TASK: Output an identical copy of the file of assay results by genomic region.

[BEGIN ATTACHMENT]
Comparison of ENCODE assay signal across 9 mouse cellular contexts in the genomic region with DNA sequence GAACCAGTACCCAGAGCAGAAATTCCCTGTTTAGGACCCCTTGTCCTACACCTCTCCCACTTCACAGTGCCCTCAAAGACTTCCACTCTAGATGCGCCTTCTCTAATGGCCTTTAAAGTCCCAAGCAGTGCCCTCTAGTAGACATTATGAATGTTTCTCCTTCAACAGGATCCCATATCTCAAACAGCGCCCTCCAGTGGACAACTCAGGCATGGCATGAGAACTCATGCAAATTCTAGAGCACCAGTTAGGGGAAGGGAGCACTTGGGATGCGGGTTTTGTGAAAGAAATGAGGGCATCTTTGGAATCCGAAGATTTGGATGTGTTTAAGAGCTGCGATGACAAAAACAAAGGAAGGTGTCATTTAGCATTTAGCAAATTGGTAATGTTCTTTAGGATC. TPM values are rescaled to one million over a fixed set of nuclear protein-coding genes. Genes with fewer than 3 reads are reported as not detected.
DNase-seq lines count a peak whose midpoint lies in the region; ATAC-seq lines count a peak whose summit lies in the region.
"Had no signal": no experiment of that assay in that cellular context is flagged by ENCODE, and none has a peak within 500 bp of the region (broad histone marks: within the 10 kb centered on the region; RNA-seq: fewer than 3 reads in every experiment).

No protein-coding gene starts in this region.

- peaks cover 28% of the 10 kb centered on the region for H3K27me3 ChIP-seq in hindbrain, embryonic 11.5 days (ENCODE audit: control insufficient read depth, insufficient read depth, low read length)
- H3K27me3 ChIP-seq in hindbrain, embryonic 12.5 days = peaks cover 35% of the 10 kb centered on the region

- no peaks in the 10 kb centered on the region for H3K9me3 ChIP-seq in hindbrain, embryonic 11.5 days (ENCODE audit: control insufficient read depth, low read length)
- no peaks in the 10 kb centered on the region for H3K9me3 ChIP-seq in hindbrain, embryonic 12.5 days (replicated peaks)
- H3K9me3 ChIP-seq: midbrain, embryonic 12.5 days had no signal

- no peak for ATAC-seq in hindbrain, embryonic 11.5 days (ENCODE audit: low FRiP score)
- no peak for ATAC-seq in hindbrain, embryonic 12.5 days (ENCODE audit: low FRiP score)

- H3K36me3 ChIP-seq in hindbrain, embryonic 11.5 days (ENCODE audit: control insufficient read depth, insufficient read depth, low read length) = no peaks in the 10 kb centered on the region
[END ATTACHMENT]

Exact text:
Comparison of ENCODE assay signal across 9 mouse cellular contexts in the genomic region with DNA sequence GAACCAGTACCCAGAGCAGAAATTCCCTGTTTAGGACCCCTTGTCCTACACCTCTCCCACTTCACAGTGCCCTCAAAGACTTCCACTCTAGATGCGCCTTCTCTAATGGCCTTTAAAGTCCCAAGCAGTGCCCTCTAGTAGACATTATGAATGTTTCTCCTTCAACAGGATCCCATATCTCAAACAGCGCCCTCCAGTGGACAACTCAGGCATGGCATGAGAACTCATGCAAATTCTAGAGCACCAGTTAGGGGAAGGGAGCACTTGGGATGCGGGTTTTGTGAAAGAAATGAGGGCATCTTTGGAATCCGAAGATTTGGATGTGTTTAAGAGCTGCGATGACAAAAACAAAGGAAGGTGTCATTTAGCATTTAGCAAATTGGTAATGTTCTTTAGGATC. TPM values are rescaled to one million over a fixed set of nuclear protein-coding genes. Genes with fewer than 3 reads are reported as not detected.
DNase-seq lines count a peak whose midpoint lies in the region; ATAC-seq lines count a peak whose summit lies in the region.
"Had no signal": no experiment of that assay in that cellular context is flagged by ENCODE, and none has a peak within 500 bp of the region (broad histone marks: within the 10 kb centered on the region; RNA-seq: fewer than 3 reads in every experiment).

No protein-coding gene starts in this region.

- peaks cover 28% of the 10 kb centered on the region for H3K27me3 ChIP-seq in hindbrain, embryonic 11.5 days (ENCODE audit: control insufficient read depth, insufficient read depth, low read length)
- H3K27me3 ChIP-seq in hindbrain, embryonic 12.5 days = peaks cover 35% of the 10 kb centered on the region

- no peaks in the 10 kb centered on the region for H3K9me3 ChIP-seq in hindbrain, embryonic 11.5 days (ENCODE audit: control insufficient read depth, low read length)
- no peaks in the 10 kb centered on the region for H3K9me3 ChIP-seq in hindbrain, embryonic 12.5 days (replicated peaks)
- H3K9me3 ChIP-seq: midbrain, embryonic 12.5 days had no signal

- no peak for ATAC-seq in hindbrain, embryonic 11.5 days (ENCODE audit: low FRiP score)
- no peak for ATAC-seq in hindbrain, embryonic 12.5 days (ENCODE audit: low FRiP score)

- H3K36me3 ChIP-seq in hindbrain, embryonic 11.5 days (ENCODE audit: control insufficient read depth, insufficient read depth, low read length) = no peaks in the 10 kb centered on the region